But examine this further – doesn’t the state already dictate what we may or may not wear? An example of this could be a Nazi armband – the state forbids anyone to wear it, despite people wishing to have the freedom of political expression, for example. I don’t postulate for one minute an equivalence between Niqab and Nazi armband, but what I’m clarifying is that the state does have the authority to require sacrifice some forms of expression.
If we consider this realistically though – if an item of clothing is fundamentally causing no harm to any other individual or society as a whole, then what grounds may a Government forbid what someone may wish to wear? For me this seems entirely bizarre and more importantly totally abhorrent. But I don’t want to pretend that this is an entirely one-sided argument: there are some who say the Niqab fundamentally undermines society (e.g. lack of communication) and thus causes immense friction and even intimidation – as Lord Devlin once argued, individuality and immense negative freedom cause ‘fragmentation from within’, and thus led to society pulling in entirely different directions.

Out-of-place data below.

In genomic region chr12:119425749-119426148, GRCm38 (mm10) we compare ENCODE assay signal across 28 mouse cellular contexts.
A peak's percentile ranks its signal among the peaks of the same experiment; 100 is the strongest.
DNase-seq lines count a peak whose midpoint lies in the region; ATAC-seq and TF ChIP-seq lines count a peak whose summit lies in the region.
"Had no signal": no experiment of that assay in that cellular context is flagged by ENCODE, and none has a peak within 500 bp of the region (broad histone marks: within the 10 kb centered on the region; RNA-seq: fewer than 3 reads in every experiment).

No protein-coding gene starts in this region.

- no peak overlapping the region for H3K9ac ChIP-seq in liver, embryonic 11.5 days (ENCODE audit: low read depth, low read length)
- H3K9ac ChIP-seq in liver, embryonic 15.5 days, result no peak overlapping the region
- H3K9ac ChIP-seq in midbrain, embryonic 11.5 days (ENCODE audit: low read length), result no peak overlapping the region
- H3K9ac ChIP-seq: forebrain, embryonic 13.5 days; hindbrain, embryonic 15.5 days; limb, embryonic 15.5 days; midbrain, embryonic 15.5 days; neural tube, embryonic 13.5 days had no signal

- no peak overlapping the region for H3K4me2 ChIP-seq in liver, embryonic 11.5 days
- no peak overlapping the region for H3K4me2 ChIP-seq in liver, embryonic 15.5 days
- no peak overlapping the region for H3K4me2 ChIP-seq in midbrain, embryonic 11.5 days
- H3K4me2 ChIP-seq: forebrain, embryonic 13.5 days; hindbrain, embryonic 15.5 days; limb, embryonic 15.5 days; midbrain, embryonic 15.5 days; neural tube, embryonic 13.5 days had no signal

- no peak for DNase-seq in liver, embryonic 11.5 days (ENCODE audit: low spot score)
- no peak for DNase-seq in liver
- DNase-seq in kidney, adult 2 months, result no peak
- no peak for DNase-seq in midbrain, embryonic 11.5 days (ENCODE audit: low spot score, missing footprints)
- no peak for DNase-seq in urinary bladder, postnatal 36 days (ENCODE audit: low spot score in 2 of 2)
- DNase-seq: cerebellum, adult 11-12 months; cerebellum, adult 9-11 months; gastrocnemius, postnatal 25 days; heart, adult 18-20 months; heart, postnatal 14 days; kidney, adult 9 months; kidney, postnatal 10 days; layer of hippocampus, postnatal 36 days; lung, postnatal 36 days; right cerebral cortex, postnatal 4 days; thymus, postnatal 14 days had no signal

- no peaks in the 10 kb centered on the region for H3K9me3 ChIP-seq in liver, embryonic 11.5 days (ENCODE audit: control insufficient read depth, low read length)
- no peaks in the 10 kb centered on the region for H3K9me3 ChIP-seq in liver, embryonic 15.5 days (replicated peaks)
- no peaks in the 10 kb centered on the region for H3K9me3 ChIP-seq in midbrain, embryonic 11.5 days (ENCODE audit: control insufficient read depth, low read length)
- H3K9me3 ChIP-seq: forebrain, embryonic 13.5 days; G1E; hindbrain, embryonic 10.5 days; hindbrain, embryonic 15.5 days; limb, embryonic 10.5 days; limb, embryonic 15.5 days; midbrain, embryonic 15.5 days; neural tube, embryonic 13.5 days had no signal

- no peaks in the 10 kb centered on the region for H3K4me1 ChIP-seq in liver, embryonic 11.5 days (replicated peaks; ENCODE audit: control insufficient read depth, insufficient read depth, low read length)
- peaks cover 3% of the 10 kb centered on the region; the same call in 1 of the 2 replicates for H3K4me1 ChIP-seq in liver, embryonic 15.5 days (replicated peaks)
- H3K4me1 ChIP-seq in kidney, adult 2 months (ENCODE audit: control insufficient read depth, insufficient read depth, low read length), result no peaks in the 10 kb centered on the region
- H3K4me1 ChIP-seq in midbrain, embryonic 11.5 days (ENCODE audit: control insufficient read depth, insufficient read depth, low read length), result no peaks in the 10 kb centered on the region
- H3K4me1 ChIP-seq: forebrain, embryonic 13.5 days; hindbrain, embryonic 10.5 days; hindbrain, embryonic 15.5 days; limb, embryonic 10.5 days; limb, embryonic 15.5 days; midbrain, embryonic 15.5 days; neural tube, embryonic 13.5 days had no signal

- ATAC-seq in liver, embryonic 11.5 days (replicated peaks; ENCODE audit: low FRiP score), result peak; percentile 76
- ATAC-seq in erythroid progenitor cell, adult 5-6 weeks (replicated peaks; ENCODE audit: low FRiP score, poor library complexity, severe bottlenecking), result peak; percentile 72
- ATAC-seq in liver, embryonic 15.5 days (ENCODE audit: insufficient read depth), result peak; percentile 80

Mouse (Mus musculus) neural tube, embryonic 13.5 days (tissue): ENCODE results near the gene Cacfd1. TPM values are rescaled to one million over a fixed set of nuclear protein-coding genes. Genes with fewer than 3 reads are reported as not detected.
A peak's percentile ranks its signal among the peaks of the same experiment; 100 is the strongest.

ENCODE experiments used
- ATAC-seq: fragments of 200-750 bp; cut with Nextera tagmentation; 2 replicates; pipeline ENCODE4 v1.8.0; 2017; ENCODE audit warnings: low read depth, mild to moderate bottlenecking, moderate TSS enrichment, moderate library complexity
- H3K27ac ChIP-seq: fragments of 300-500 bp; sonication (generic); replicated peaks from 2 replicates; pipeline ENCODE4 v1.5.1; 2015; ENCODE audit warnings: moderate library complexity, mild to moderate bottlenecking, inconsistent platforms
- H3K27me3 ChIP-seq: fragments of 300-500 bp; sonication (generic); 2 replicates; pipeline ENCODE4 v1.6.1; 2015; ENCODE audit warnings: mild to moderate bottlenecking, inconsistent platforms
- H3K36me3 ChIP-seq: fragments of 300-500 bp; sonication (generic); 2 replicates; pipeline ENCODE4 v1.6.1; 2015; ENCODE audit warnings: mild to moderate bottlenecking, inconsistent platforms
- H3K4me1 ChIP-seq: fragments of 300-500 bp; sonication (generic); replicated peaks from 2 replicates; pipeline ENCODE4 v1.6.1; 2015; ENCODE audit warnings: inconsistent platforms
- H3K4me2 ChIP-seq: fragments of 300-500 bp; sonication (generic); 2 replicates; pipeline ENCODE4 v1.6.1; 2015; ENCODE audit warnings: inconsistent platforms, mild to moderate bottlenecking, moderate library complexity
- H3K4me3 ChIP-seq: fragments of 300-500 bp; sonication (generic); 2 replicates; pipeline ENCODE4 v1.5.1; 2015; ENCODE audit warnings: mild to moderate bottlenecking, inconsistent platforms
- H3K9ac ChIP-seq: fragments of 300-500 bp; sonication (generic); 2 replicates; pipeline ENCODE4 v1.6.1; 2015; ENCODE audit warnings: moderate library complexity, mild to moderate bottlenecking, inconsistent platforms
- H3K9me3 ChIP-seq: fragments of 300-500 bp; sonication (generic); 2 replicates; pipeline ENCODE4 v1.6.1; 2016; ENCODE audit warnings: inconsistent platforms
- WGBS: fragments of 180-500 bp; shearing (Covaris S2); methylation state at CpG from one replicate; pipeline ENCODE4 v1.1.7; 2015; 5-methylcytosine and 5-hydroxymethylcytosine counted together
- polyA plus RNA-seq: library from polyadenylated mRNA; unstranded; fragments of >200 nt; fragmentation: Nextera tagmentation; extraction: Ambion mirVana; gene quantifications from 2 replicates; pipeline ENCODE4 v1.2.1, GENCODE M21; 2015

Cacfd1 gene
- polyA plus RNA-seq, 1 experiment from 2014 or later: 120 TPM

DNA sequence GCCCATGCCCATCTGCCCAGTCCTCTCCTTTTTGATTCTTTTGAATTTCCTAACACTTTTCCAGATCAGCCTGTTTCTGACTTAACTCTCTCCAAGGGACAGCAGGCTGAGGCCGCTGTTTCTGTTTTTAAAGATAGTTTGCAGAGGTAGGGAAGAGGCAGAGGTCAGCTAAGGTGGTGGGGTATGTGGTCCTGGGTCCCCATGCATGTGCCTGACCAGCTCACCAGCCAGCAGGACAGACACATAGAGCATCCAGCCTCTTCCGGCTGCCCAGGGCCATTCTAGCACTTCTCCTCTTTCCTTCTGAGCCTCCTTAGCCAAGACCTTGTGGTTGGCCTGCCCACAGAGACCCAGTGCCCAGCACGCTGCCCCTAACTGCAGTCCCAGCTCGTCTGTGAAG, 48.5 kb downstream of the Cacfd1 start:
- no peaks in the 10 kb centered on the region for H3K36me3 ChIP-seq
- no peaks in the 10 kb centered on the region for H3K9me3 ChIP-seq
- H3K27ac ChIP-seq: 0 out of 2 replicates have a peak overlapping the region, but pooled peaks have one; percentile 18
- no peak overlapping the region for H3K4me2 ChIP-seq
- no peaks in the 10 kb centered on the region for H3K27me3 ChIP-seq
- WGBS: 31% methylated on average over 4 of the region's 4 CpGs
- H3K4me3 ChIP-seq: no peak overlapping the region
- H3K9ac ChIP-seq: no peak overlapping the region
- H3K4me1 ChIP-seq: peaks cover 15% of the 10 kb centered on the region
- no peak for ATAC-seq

I sympathise with this viewpoint in some aspects, but I have to make an important point – the Niqab is worn only by no more than 4.8% of the UK general population, according to The Guardian, so I have to ask the serious question – can a number that small really destroy a society from within?